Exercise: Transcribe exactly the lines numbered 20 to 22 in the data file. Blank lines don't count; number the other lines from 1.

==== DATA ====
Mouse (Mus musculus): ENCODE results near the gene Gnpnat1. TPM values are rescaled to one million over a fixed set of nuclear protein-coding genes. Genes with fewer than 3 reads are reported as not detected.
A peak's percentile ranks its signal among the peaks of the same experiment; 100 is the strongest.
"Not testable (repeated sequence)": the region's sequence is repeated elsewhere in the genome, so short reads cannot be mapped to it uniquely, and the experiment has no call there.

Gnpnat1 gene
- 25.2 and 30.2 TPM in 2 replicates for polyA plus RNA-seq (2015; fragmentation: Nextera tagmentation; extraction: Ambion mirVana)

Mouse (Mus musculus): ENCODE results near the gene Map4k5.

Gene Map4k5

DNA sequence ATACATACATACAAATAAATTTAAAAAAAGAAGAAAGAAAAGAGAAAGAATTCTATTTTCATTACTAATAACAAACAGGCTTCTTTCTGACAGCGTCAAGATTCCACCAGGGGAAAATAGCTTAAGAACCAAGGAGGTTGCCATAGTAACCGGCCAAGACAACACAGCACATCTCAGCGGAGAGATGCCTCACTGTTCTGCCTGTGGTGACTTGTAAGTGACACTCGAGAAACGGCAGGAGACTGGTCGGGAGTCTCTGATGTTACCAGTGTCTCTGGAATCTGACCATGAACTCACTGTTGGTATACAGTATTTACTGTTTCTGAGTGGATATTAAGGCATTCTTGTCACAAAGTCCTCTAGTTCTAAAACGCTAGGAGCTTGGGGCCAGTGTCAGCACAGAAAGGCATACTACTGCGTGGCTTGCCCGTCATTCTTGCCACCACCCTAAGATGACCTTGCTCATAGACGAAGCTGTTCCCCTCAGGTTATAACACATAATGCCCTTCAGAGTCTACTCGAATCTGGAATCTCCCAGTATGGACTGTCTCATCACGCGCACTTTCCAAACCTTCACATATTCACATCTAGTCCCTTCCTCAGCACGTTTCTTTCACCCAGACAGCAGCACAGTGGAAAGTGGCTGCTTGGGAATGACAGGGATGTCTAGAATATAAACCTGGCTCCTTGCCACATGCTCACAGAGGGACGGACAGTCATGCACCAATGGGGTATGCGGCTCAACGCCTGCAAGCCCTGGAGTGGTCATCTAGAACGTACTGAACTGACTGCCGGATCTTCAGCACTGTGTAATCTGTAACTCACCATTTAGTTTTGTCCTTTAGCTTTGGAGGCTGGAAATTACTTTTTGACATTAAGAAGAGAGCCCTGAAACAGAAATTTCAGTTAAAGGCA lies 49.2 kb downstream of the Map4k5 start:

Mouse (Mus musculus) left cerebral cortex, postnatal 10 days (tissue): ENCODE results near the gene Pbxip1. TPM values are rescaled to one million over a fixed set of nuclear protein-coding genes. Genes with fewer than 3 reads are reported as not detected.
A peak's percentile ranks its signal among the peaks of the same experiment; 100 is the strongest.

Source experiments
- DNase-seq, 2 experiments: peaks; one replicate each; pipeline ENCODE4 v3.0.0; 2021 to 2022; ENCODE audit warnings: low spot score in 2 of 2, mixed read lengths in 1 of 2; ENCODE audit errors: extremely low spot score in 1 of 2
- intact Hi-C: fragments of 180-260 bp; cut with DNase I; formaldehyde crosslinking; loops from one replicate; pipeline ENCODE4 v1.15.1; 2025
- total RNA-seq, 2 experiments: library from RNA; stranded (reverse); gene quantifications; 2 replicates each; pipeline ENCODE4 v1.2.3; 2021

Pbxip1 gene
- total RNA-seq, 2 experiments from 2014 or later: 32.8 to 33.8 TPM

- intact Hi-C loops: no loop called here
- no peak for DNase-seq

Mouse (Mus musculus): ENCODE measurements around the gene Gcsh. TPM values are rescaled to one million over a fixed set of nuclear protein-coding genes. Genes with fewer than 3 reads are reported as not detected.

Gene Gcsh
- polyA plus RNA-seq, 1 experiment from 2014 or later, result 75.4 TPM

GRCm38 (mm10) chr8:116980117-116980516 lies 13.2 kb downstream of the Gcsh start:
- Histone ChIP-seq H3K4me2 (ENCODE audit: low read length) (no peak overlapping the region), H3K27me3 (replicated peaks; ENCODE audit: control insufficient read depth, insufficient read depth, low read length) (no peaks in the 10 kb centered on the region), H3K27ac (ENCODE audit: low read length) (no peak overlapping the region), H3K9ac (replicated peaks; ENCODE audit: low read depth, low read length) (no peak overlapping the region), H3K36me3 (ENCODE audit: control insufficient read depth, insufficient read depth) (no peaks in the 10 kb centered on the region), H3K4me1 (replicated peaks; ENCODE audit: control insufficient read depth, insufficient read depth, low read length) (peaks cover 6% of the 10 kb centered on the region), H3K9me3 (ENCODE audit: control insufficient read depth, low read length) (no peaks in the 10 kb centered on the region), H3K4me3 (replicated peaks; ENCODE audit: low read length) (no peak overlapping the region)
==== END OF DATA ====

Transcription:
Gene Gcsh
- polyA plus RNA-seq, 1 experiment from 2014 or later, result 75.4 TPM

GRCm38 (mm10) chr8:116980117-116980516 lies 13.2 kb downstream of the Gcsh start: